Pupils receive the right support to develop their reading. As a result, more pupils are learning to read quicker than before. Leaders are determined to improve the rate of reading progress even further.

Leaders have introduced pupils to a rich range of books throughout the school. Many pupils talk about how much they love reading. Year 3 pupils were eager to tell inspectors about the amazing facts they had read about the Romans.

Pupils are proud of how much they read. They value the knowledge they gain as a result.

The early years provides pupils with a strong start to their education.

The early years curriculum is well organised. Teachers pace the learning to suit each child. In this way, children learn well from the moment they begin school.

They are calm, confident and settled.

Pupils' good behaviour means that everyone can get on with their work. Pupils love expanding their knowledge through trips they go on.

For instance, they were full of the facts they had gained from their recent trip to Arundel Castle. Back at school, they used what they had learned not only in their history lessons, but also in their story writing.

Pupils say that they have plenty of opportunities to get involved in school life.

Teachers encourage them to take up roles such as house captains and learning ushers. Pupils take part in fundraising events. In assemblies, pupils have moments of reflection as well as opportunities to celebrate achievements.

Pupils learn the difference between right and wrong.

The trust leaders with the headteacher have brought about many improvements at the school. Every pupil matters to them.

This is clear in their every action. All staff share their vision. Governors work to ensure that every pupil receives the best quality of education possible.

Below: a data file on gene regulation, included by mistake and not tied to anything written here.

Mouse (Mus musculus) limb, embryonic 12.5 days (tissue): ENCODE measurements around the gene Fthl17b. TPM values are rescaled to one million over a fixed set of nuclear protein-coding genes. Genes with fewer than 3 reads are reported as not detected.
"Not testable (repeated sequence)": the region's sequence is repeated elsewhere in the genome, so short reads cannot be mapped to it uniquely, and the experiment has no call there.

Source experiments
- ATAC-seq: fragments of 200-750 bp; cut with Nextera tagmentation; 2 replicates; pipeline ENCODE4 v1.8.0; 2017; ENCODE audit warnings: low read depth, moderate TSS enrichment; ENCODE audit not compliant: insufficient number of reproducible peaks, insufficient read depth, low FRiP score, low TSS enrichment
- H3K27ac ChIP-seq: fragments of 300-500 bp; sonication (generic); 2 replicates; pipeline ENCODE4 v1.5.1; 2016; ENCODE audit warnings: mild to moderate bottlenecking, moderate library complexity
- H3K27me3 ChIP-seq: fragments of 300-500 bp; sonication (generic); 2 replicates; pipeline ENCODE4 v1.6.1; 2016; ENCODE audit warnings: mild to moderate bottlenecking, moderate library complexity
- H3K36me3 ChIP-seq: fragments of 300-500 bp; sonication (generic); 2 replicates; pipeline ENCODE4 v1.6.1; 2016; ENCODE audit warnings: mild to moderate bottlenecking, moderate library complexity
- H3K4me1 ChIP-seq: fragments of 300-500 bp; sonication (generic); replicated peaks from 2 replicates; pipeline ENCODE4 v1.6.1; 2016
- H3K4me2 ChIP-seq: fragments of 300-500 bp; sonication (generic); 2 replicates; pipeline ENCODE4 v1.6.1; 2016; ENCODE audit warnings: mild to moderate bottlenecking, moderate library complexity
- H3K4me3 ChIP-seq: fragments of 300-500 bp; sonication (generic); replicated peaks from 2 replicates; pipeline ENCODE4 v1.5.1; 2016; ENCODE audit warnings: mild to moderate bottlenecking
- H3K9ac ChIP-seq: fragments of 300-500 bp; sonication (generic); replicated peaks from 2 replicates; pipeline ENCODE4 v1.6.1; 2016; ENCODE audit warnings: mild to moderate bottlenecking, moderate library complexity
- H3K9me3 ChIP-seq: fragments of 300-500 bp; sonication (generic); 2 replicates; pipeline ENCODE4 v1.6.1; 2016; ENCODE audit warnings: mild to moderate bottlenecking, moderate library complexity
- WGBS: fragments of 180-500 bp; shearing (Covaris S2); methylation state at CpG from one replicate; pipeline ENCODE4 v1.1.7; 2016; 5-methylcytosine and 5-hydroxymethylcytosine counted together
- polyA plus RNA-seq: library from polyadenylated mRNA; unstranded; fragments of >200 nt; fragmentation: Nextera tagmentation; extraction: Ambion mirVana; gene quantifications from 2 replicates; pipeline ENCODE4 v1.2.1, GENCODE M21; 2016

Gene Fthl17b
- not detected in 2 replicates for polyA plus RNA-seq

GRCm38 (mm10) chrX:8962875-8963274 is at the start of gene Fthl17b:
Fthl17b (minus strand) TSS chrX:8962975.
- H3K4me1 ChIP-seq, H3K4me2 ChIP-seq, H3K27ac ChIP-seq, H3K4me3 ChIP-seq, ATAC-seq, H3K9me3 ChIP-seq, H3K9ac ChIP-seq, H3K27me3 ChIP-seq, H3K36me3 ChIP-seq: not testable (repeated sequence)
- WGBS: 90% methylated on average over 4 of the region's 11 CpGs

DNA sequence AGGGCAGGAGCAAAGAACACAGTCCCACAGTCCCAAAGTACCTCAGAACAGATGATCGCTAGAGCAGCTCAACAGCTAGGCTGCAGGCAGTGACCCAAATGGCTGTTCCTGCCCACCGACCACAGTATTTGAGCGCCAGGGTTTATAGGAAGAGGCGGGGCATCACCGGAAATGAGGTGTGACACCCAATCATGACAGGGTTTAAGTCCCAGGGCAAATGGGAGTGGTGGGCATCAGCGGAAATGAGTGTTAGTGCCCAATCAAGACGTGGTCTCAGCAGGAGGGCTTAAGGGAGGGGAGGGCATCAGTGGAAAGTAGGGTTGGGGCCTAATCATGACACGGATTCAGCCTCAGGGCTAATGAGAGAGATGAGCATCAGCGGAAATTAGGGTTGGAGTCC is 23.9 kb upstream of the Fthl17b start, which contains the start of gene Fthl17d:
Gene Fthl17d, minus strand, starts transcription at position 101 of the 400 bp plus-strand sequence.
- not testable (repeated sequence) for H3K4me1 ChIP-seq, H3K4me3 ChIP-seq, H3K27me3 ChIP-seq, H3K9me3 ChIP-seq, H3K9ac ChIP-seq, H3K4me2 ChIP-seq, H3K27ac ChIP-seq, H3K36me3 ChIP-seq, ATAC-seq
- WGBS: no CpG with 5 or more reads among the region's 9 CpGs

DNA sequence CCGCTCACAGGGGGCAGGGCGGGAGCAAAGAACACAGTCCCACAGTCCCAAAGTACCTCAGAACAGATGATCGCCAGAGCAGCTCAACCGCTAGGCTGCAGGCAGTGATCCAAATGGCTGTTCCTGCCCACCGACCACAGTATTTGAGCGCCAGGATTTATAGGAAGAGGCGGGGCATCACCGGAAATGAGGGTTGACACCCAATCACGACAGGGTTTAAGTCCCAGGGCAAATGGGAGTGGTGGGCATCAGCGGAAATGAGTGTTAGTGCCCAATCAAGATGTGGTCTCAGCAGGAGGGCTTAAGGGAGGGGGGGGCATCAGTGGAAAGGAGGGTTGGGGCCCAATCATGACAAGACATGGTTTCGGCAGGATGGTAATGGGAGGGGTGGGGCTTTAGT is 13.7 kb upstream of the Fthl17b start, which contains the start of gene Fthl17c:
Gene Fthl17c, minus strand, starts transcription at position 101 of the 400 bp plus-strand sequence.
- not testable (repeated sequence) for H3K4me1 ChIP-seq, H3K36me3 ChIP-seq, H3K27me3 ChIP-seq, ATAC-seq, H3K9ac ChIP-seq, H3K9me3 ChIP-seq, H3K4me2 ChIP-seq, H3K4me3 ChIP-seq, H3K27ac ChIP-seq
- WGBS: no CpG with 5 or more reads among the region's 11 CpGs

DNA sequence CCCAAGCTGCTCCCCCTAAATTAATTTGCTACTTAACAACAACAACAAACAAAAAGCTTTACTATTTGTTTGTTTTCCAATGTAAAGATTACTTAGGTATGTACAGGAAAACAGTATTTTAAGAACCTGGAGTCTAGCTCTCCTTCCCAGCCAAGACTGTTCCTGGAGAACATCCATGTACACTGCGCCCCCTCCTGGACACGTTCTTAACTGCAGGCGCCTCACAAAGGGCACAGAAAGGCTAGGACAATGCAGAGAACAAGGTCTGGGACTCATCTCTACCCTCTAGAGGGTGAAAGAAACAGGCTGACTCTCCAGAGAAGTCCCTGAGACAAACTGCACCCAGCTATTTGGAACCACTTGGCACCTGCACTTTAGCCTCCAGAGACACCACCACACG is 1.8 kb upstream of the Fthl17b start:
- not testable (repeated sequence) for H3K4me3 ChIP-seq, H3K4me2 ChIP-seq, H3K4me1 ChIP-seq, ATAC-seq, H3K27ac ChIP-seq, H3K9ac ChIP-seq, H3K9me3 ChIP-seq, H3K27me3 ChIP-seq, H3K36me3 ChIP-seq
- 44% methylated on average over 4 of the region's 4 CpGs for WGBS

Staff feel very supported by leaders. Many believe they have become better teachers because of this support.


The arrangements for safeguarding are effective.

Staff are well informed about safeguarding matters. They receive regular updates and training from school leaders. Staff are very clear about what they must do if they believe a child is at risk.

They report concerns promptly. Leaders follow these up with urgency. The inclusion team builds strong links with families.

As a result, they are very well informed about changing circumstances. This helps them to provide support quickly when needed.

Governors are knowledgeable about their safeguarding responsibilities.

They carry out regular and thorough checks.

Pupils and parents believe the school is a safe and secure place. Staff ensure that it remains so.

What does the school need to do to improve?

(Information for the school and appropriate authority)

Leaders have high ambitions for what the curriculum will deliver for the pupils. They have ensured that there is a wide range of subjects for pupils to learn. However, not all subjects have yet been through the rigorous review of planning that leaders have begun.

Leaders need to keep to the schedule for this work to ensure that the content of each subject on the curriculum is thoroughly planned, logically sequenced and completed in good time. . To aid the successful delivery of the curriculum, leaders need to ensure that teachers have the relevant skills and knowledge to help pupils learn well across all subjects.